Researchers have demonstrated how to decode the human brain using AI (artificial intelligence) to interpret fMIR scans from people watching videos. Basically, they have created a mind-reading technology.
The advance could aid efforts to improve AI and lead to new insights into brain function. Critical to the research is a type of algorithm called a convolutional neural network, which has been instrumental in enabling computers and smartphones to recognized faces and objects.
"That type of network has made an enormous impact in the field of computer vision in recent years," said Zhongming Liu, an assistant professor in Purdue University's Weldon School of Biomedical Engineering and School of Electrical and Computer Engineering. "Our technique uses the neural network to understand what you are seeing."
Convolutional neural networks, a form of a deep-learning algorithm, have been used to study how the brain processes static images and other visual stimuli. But new findings represent the first time this approach has been used to see how the brain processes movies of natural scenes. This is a step toward decoding the brain while people are trying to make sense of complex and dynamic visual surroundings.
Haiguang Wen is the lead author of this research paper.
The researchers acquired 11.5 hours of fMRI data from each of three women subjects watching 972 video clips, including showing people or animals in action or nature scenes. First, the data were used to train the convolutional neural network model to predict the activity in the brain’s visual cortex while the subjects were watching the videos. They used the model to decode fMRI data from the subjects to reconstruct the videos, even the videos the model had never watched.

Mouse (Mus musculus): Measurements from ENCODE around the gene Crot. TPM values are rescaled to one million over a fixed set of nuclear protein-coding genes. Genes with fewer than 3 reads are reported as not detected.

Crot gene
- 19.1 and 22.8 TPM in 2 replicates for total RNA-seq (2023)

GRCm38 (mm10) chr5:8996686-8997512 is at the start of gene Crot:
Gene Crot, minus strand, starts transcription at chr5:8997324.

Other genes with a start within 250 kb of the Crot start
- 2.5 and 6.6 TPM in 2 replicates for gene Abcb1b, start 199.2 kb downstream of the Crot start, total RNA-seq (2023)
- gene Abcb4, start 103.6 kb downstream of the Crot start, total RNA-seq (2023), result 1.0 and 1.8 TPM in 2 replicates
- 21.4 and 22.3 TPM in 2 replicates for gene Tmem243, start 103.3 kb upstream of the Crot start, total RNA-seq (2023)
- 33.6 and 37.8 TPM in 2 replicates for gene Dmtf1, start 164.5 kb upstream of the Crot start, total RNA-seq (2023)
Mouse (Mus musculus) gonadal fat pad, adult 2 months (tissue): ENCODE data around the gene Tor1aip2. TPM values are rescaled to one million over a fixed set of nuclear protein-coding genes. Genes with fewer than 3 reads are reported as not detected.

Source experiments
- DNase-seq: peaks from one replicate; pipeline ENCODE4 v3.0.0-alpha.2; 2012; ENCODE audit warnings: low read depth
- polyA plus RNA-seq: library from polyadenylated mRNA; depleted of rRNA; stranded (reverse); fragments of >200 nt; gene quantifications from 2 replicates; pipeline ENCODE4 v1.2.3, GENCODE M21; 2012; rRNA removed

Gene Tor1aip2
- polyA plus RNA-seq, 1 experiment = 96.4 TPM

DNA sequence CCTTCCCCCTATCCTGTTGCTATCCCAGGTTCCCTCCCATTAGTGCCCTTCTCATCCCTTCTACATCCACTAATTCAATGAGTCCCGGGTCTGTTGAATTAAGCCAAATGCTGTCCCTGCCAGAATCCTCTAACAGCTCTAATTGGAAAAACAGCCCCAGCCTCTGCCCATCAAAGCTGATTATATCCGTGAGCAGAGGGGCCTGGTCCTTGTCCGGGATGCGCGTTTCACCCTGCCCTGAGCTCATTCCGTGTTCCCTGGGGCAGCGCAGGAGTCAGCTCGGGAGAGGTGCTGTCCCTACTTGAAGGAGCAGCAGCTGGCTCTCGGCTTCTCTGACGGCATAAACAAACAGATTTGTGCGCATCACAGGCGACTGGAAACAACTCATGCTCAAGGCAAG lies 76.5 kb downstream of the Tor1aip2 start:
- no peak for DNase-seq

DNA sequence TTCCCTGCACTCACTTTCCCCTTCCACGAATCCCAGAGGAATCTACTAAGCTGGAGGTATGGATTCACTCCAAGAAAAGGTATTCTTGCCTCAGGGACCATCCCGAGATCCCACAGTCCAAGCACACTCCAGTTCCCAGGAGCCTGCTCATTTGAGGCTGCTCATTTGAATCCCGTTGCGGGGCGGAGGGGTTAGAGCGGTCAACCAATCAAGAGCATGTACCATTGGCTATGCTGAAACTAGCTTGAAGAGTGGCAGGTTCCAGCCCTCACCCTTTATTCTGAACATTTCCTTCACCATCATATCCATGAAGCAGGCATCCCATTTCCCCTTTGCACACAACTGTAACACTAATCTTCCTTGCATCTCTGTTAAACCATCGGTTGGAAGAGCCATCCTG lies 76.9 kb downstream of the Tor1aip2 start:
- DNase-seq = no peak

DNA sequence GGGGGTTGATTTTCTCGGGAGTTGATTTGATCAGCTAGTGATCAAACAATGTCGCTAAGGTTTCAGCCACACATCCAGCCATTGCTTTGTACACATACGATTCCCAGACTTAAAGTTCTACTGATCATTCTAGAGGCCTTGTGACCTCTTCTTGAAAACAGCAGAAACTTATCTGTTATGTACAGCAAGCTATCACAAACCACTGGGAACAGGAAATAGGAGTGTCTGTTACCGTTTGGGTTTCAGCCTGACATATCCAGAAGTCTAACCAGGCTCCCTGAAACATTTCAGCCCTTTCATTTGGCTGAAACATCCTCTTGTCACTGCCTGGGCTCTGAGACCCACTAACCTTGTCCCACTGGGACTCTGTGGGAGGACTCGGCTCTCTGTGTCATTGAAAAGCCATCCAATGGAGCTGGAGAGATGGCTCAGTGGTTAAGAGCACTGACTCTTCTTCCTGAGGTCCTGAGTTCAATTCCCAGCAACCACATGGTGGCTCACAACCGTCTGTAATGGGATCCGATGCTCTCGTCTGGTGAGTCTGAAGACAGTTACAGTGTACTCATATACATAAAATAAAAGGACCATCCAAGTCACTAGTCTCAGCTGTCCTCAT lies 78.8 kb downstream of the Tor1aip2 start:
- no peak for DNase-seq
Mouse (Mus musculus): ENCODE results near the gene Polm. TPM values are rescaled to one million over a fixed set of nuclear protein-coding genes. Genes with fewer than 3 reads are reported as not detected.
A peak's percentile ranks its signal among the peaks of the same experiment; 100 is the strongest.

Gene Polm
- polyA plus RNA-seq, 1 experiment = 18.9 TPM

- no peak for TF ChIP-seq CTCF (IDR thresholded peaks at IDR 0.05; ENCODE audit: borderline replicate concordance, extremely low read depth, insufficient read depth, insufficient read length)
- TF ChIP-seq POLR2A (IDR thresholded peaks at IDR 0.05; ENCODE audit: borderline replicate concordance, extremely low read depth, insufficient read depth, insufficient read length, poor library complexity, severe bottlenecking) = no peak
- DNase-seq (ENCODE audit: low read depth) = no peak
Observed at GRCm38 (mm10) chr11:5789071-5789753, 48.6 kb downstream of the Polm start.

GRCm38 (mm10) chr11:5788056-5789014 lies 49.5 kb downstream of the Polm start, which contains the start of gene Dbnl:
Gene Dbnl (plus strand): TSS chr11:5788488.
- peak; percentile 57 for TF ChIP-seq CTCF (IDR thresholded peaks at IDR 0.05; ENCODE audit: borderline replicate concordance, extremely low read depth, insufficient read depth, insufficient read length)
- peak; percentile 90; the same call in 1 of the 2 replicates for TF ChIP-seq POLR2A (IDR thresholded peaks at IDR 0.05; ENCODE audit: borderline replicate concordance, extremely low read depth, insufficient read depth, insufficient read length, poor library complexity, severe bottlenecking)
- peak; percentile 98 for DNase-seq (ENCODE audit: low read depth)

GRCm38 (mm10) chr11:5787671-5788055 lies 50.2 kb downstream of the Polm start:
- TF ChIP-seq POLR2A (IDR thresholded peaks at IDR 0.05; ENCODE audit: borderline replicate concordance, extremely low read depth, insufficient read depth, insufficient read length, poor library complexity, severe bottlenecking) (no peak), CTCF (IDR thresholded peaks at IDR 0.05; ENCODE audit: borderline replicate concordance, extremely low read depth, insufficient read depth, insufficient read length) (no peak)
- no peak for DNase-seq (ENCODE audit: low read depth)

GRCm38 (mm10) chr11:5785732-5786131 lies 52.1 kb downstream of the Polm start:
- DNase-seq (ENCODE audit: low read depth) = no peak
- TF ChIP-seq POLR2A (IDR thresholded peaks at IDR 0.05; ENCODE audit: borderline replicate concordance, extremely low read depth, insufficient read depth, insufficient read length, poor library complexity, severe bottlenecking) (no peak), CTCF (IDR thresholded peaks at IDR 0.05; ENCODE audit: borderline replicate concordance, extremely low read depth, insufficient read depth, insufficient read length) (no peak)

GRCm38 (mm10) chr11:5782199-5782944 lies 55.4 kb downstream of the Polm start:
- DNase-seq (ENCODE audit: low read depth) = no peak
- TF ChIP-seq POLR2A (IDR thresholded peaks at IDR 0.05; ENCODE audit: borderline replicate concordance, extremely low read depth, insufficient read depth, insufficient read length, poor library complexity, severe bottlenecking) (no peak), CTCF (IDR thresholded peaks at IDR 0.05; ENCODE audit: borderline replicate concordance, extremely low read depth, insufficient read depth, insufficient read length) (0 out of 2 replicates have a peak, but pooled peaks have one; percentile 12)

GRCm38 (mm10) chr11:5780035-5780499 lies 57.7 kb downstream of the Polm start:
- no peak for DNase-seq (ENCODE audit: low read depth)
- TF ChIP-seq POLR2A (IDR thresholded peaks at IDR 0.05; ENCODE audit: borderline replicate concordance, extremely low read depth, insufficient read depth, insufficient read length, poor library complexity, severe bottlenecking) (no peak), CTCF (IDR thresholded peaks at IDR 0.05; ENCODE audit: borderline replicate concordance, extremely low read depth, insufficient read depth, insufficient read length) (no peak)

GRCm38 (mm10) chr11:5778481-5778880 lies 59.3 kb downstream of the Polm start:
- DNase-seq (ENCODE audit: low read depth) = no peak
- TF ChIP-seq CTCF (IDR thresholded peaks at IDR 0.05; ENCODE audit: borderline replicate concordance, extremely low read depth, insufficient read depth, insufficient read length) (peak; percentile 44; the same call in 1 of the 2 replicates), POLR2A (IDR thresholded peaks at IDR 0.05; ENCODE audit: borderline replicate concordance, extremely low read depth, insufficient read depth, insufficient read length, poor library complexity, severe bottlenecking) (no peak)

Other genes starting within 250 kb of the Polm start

The model was able to accurately decode the fMRI data into specific image categories. Actual video images were then presented side-by-side with the computer’s interpretation of what the person’s brain saw based on fMRI data.
"For example, a water animal, the moon, a turtle, a person, a bird in flight," Wen said. "I think what is a unique aspect of this work is that we are doing the decoding nearly in real time, as the subjects are watching the video. We scan the brain every two seconds, and the model rebuilds the visual experience as it occurs."
The researchers were able to figure out how certain locations in the brain were associated with specific information a person was seeing.
"Neuroscience is trying to map which parts of the brain are responsible for specific functionality," Wen said. "This is a landmark goal of neuroscience. I think what we report in this paper moves us closer to achieving that goal. A scene with a car moving in front of a building is dissected into pieces of information by the brain: one location in the brain may represent the car; another location may represent the building. Using our technique, you may visualize the specific information represented by any brain location, and screen through all the locations in the brain's visual cortex. By doing that, you can see how the brain divides a visual scene into pieces and re-assembles the pieces into a full understanding of the visual scene."
The researchers were able to use models trained with data from one human to predict and decode the brain activity of a different subject. This process is called cross-subject encoding and decoding. This finding is important because it demonstrates with potential for broad applications of such models to study brain function, even for people with visual deficits.
"We think we are entering a new era of machine intelligence and neuroscience where research is focusing on the intersection of these two important fields," Liu said. "Our mission, in general, is to advance artificial intelligence using brain-inspired concepts. In turn, we want to use artificial intelligence to help us understand the brain. So, we think this is a good strategy to help advance both fields in a way that otherwise would not be accomplished if we approached them separately."
The research paper was published in Cerebral Cortex.